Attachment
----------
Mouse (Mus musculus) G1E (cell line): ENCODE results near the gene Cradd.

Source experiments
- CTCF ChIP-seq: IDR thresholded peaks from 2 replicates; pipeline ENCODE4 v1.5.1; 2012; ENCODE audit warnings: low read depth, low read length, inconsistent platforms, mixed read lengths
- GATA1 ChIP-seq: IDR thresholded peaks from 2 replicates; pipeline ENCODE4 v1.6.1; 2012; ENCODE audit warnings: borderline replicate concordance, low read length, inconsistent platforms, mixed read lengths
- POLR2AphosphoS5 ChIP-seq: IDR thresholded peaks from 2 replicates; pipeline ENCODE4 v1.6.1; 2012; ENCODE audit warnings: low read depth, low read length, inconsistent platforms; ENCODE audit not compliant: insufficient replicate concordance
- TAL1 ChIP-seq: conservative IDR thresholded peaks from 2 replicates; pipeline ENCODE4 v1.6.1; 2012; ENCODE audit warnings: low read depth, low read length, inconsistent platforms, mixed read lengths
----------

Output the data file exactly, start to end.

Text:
Mouse (Mus musculus) G1E (cell line): ENCODE results near the gene Cradd.

Source experiments
- CTCF ChIP-seq: IDR thresholded peaks from 2 replicates; pipeline ENCODE4 v1.5.1; 2012; ENCODE audit warnings: low read depth, low read length, inconsistent platforms, mixed read lengths
- GATA1 ChIP-seq: IDR thresholded peaks from 2 replicates; pipeline ENCODE4 v1.6.1; 2012; ENCODE audit warnings: borderline replicate concordance, low read length, inconsistent platforms, mixed read lengths
- POLR2AphosphoS5 ChIP-seq: IDR thresholded peaks from 2 replicates; pipeline ENCODE4 v1.6.1; 2012; ENCODE audit warnings: low read depth, low read length, inconsistent platforms; ENCODE audit not compliant: insufficient replicate concordance
- TAL1 ChIP-seq: conservative IDR thresholded peaks from 2 replicates; pipeline ENCODE4 v1.6.1; 2012; ENCODE audit warnings: low read depth, low read length, inconsistent platforms, mixed read lengths